Dr. David Dillman helps out at Democratic National ConventionPosted August 29, 2012
As professor of political science and director of the Jack Pope Fellows Program, Dr. David Dillman has a demanding day job. Once every four years, he steps away from campus for about a week to immerse himself in a different world.
Dillman's work at the Democratic National Convention allows him to interact directly with many of the politicians whose decisions he studies and analyzes with his students. Dillman will participate in this year's DNC, which begins Sept. 4 at the Time Warner Cable Arena in Charlotte, N.C.
Dillman's work with the podium operations group at the event is multifaceted. He serves as a "speaker tracker," which means he meets speakers and directs them to the right places before and as they go onstage. He arrives on the scene one week prior to become oriented with the arena and the event schedule, to make contact with the speakers he has been assigned and to begin helping them get to rehearsals. During the convention, Dillman escorts his assigned speakers to the professionals who coach them on proper stage presence and speech execution. On the nights of their speeches, Dillman directs speakers to the makeup room and the green room, then ensures smooth transitions for each speaker from the crowds in the arena to a successful speech onstage. He's ready at a moment's notice to help politicians recover from mid-speech emergencies – if, for instance, their teleprompters go out.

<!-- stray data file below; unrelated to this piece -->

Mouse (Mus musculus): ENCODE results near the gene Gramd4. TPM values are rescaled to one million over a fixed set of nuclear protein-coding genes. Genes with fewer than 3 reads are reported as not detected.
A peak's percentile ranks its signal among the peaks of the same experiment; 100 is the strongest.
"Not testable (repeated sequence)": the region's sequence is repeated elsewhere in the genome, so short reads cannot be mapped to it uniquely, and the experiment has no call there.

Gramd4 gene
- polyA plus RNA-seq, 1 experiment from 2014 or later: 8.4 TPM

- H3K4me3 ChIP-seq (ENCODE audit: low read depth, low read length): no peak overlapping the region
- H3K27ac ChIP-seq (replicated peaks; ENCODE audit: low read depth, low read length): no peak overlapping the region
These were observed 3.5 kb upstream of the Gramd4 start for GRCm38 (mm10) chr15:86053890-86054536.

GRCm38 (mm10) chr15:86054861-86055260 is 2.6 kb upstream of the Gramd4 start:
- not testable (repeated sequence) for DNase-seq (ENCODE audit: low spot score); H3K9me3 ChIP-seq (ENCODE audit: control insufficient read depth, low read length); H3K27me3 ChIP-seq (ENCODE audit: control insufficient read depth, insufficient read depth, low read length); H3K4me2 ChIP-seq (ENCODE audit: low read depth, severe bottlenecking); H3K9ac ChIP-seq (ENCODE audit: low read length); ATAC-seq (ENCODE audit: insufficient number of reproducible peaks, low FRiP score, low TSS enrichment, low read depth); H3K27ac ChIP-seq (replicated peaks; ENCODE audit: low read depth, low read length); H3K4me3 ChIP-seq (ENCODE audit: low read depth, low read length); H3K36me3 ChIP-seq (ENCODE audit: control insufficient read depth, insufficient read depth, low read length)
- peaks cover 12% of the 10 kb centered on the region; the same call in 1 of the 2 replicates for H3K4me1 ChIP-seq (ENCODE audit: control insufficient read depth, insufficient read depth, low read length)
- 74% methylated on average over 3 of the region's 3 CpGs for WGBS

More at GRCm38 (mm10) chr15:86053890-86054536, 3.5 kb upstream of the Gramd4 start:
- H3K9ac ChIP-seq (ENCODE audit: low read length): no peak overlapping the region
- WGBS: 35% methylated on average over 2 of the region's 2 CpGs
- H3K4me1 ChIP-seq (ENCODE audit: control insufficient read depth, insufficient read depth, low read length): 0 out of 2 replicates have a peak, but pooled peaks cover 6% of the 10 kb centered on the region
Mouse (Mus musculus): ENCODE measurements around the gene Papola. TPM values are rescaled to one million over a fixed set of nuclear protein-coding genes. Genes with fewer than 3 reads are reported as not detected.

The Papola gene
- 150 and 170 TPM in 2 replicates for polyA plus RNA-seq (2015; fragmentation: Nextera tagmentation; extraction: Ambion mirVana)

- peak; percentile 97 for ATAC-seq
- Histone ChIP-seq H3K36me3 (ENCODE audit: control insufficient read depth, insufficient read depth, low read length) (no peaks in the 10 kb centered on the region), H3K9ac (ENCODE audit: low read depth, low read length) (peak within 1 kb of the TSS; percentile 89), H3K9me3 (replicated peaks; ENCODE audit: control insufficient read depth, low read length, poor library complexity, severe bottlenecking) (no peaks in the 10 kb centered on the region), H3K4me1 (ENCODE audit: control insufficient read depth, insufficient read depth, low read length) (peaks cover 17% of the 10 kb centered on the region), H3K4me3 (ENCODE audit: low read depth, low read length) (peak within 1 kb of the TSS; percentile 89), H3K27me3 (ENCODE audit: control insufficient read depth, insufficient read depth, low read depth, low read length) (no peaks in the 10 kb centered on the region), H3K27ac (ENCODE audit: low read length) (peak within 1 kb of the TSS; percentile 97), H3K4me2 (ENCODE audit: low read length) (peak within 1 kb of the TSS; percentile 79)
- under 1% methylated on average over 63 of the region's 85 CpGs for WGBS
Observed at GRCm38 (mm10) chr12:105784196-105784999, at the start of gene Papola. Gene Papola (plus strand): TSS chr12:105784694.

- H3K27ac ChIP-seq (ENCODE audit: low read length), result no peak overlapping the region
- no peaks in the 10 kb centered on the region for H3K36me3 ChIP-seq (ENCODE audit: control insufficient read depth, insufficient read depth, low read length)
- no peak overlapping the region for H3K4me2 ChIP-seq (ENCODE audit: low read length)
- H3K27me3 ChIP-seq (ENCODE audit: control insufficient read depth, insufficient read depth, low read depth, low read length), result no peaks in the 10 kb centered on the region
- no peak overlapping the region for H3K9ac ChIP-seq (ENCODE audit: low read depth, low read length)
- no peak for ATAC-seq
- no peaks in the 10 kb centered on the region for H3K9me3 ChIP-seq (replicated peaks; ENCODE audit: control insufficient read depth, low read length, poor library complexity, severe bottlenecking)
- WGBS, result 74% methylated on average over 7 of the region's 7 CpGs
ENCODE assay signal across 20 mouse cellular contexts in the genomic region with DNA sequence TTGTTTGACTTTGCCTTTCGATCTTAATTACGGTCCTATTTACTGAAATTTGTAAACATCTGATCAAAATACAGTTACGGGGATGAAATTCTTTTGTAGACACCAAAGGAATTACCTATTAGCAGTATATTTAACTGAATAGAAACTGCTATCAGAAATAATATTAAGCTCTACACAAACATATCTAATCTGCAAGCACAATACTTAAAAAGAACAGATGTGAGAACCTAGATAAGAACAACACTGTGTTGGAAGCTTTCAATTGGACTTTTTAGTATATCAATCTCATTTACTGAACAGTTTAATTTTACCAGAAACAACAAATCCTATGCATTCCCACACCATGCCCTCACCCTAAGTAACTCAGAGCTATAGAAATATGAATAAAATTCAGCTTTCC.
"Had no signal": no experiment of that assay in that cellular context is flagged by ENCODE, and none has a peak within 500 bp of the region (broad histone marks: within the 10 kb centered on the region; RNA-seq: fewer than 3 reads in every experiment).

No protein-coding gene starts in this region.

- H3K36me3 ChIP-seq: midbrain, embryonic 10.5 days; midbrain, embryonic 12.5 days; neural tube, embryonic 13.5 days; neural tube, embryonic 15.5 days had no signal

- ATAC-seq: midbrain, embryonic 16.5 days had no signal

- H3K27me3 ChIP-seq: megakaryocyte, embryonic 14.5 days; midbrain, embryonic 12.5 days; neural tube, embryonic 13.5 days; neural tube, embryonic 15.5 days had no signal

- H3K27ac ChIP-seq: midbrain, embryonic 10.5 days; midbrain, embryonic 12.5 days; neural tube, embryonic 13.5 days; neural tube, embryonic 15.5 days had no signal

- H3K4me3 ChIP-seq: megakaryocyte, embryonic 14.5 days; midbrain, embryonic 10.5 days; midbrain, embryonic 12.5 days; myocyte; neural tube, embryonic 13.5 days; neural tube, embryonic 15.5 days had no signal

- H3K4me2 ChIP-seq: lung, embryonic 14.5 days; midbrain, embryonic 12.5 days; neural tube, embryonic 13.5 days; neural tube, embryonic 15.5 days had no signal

“Even for seasoned politicians, some of this can be daunting because they’re out of their element, so they’re dependent on people like me who have walked through the process," says Dillman. "I can help them feel confident in their ability to give the best speech possible – to make sure they’re calm, cool and ready to go.”
Dillman has worked at the convention since 1988. (He helped with security at the 1980 convention, but was unable to attend in 1984.) The convention has allowed him to work with an impressive list of politicians, including Senators John Kerry, Patrick Leahy, Barbara Boxer, Kent Conrad, Mary Landrieu, John Glenn and Bob Kerrey; former House Minority Leader Dick Gephardt; former House Majority Leader Nancy Pelosi; former Secretary of State Madeleine Albright; and former big-city mayors Maynard Jackson and Ed Rendell.
Dillman's mission is to help each politician present the best possible image to the country during the three-day televised event. The speakers he guides, meantime, are there to rally supporters on site, get their message out to the television audience and raise funds, all simultaneously.
The convention is "99% theater," he explains, where the set backdrops are made for TV. The event involves media outlets from around the nation and world, and his position allows him to be at the center of the action.
Dillman says his convention experience allows him to bring valuable insight back to the classroom. “The Democratic National Convention is a good way to connect what I see on the ground and what I teach students from their textbooks. I'm right there in the mix of the action."